In 2013, GitHub planned to make it using web technology. There were few suitable tools for developing apps using web technologies. GitHub opted to create Atom-Shell.
Even with VS Code, Atom expanded swiftly. Electron was later renamed. This blog will summarize a few alternatives. Read on_
Using current web technologies, ElectronJS allows professional app developers to create cross-platform apps. You’ll need to use a variety of deployment mechanisms to get your application to work on all platforms.
- Electron uses the main file that you specify in your package. It reads the JSON file and runs it. This main file creates application windows containing rendered web pages that interact with your Operating System’s native GUI (graphical user interface).
- A primary process is created when you start an Electron application. This main process is interfacing with the operating system’s native GUI. It establishes your application’s graphical user interface.
- The potential users won’t be able to see any application window if you start the main process. The BrowserWindow module is used by the main function in the main file to construct these.
The primary process can access the native GUI through modules available natively in Electron. All Node modules, such as the file system module for handling files, request to make HTTP calls, and so on, are accessible from the desktop application.
By creating BrowserWindow instances, the main process creates web pages. Each BrowserWindow model has its renderer process that runs the web page. The matching renderer process is also ended when a BrowserWindow instance is destroyed.
The main process manages all web pages and their accompanying renderer processes. Each renderer process is segregated from the others and only concerned with the web page it renders.
- Many users argue that Electron apps are bad since they are sluggish and have a web-like appearance.
- The second point, that they resemble the web, is highly subjective. This is a positive trait; others prefer it to appear native.
- Compared to native mobile applications, ElectronJS can provide significant performance advantages if sufficient care is taken during development (load only what you need).
- ElectronJS saves time and gives you more possibilities to play with or build by having one code base for all major platforms.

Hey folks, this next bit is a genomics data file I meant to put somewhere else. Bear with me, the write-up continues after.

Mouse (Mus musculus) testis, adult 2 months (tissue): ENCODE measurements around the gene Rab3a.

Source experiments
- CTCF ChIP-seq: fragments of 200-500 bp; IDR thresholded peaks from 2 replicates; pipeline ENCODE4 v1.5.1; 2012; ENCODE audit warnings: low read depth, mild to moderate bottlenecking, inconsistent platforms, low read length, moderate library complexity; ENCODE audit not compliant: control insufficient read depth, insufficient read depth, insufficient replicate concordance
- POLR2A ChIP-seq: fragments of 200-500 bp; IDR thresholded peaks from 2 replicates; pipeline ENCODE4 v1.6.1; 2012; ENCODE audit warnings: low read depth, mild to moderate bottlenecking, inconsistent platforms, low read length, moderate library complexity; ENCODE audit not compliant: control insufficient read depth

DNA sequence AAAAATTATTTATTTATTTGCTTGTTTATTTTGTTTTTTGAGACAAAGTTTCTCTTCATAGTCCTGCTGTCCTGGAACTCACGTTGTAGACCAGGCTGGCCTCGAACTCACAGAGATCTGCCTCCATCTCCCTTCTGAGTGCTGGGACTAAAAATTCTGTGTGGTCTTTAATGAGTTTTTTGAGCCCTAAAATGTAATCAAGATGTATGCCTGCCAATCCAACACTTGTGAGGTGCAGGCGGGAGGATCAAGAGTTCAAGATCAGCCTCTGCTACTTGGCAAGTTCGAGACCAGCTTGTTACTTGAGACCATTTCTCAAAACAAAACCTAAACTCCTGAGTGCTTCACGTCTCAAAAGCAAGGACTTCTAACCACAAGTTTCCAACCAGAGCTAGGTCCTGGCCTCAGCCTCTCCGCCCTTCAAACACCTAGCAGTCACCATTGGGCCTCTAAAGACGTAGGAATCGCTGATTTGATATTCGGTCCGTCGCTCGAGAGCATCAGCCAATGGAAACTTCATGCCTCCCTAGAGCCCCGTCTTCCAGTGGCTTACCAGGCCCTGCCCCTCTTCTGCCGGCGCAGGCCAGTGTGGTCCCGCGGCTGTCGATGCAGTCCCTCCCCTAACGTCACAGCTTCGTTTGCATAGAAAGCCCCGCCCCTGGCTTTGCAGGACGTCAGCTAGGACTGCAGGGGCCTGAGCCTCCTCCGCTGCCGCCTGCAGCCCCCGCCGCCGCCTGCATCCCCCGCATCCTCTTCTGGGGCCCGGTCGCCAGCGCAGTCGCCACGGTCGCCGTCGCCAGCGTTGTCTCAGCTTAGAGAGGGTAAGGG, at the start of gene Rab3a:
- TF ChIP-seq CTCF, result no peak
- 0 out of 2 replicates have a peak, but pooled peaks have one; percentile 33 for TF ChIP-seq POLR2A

So, let’s talk about performance. An Electron program like Slack consumes more CPU and memory than a traditional native app.
Video playback, all popular picture formats, skinnable interface(CSS), RTC, camera, microphone access, all world character sets, left to right writing, and more are all available in an Electron environment.
If you try to make a native application with the same feature set as an Electron environment, you’ll wind up with something that looks like a web browser.
When you have the financial means, there are some things you choose to do, even if they are wasteful. And having the world’s most advanced UI framework at your fingertips when developing an app is well worth the sacrifice in memory use.
Because the application we’re building is a desktop application with data stored locally on the system, you can ensure data security. If you need to keep data in the cloud, ensure your network has adequate security features to avoid unpleasant shocks.
ElectronJS gives you ample power to include advanced interactive features like Keyboard Shortcuts in your application. It also allows access to the hardware and operating system components at a basic level.
You won’t have to maintain separate teams for each platform as a Product Owner. It will also reduce the time spent inspecting the product to ensure it works the same way on all platforms. If you find a bug on any platform, you can repair it at the source code level. Other platforms will never be affected.
Because we’re working with a single code base, we’ll be able to use it for web and desktop applications. Because we “code once, distribute everywhere,” we are, in a sense, recycling the base code across platforms.
The more well-known frameworks we employ, the more help we receive. As a result, we have more open source libraries to reuse and a shorter time to market, but with greater functionality.